Centerville, OH 
Stubbs Park DGC Share
Uploaded By: mrclc Hole #9 (Taken 10/2015)
3 / 224ft. Par / Distance:
Hole #9 Tee



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Exp. (in years): Played: Reviewed: Only Trusted Reviewers
Fun but Wet

5+    6/18/2016   6/22/2016
Review By: ForearmGalore
Played: 137  Reviewed: 13  Exp: 3.8 Years
1 Helpful / 0 Not
Pros: -Plays pretty quickly if not a lot of people are there.
-Offers a good mix of holes for both forearm and backhand throws
-Can be challenging if you let it be. Some holes don't have too much in your way, but you still need to throw well. Hole 15 is VERY challenging, and it's almost impossible to find a good lane for par. Get ready to try a roller!
-Front and Back 9 throw to the same baskets, but from different tee pads. This course does a good job on many of them of varying up the shot enough that it feels like a different 9. Some are similar, but that's to be expected.
Cons: -There's 4 different water hazards where you can loose a disc. One really isn't an issue in most cases because it's behind and to the left of hole 4/13. But, the other 3 water hazards are very much in your way and can easily be thrown into. The most threatening is the pond at 9/18. You have to throw over it both times. The throw from the 9 tee pad is pretty short, roughly 100-150, but the throw from 18 is pretty substantial. Probably close to 200 and you need to fade out to the RIGHT to get to the basket. Good for forearm. Tough for backhand. (This can be a good thing if you like this challenge, but if you're worried about loosing a disc this might not be the course for you)
-Some holes tend to get pretty water logged even if it hasn't rained in about a week. Hole 3/12 as well as the pathway to hole 5/14 can get pretty muddy.
Other Thoughts: Average course, but not the best for beginners if you're not willing to air it out and risk loosing a disc.

1 of 1 people found this review helpful.

Clean & Pleasant Park Course

5+    6/13/2016   6/16/2016
Review By: mrclc
Played: 266  Reviewed: 19  Exp: 3.6 Years
1 Helpful / 0 Not
Pros: Stubbs Park DGC is the ideal disc golf installation for a neighborhood park. From an amenity standpoint it can't be beat, and the design is pretty solid considering what little there was to work with. The course plays along the back side of a well-trafficked city park near a walking path that is elegantly avoided throughout the round. Eighteen concrete tee pads play to nine baskets to create "18 holes", even if the pads don't really offer dramatically different looks from the front 9 to the back 9. Although mostly open, nearly half of the holes require some level of placement either off the tee or in your landing zone. Hole 18 even features a surprisingly robust water carry while still providing a bail out zone toward the Hole 9 pad for the more timid or less skilled.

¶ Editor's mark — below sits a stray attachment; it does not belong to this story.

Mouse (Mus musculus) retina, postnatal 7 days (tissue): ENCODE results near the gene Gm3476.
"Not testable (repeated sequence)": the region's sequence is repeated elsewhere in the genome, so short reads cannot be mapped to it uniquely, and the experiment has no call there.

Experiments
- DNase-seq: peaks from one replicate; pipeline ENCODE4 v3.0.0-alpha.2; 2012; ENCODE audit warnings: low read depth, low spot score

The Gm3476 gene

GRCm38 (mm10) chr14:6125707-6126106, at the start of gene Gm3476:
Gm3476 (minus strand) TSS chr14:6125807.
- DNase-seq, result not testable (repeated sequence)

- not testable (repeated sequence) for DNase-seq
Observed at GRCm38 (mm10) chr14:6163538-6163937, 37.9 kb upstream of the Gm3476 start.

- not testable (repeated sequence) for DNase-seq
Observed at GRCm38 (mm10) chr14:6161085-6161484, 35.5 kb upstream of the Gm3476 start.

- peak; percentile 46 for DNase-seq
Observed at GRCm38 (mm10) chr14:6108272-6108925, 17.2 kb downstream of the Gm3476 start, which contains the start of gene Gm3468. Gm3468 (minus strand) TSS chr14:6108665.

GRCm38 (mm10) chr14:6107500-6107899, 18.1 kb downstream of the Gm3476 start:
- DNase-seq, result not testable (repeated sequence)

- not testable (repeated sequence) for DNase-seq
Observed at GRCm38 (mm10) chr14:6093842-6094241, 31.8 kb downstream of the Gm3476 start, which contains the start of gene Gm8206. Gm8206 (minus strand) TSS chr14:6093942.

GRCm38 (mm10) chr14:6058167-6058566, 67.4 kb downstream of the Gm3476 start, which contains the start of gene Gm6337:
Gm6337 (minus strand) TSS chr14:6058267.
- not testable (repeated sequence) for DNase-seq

The real highlights here are the cushy amenities. Detailed tee signs! Concrete pads! Info/map board! Port-a-johns! Brand new Mach III's! Practice basket! Exceptional maintenance! Best of all are the signs indicating that pedestrians on the walking path are entering a disc golf course, and that they should look out for flying discs. This cements the central idea that permeates this course: disc golf is a park activity that's just as important and welcomed as everything else. This mutual respect is a refreshing attitude to see in a city park, and it makes Stubbs a more desirable destination than its rating. Please don't ruin it by disregarding park rules (no littering, drugs, etc.).

For now, the disc golf course is rarely crowded, and the 18 holes to 9 baskets layout doesn't cause much of an issue.
Cons: Apart from the obvious drawback of only 9 baskets, about half of the holes are pretty much wide open, flat, and forgettable. Obviously this is a limitation of the land more so than the design, but it's a drawback nonetheless. I might have compensated with some slightly trickier, more protected pin positions (Basket 4/13 especially), but it is what it is.

There are permanent bathrooms in the park, but it looks like they remain locked for daily use.
Other Thoughts: Stubbs Park is the second new disc golf course in the Dayton metro area in the past couple years that seems geared toward a quick, casual round - and that's okay. It's a great place to play 18 holes and feel welcomed, and that hits the spot on a weekday evening. These mid-level "after work" courses are great for when you may not want the crowds and challenge that go along with some of the better, more established area circuits.

1 of 1 people found this review helpful.

Pretty nice 2x9!]

2-4    11/1/2015   11/2/2015
Review By: sisyphus
Played: 291  Reviewed: 275  Exp: 5.6 Years
5 Helpful / 0 Not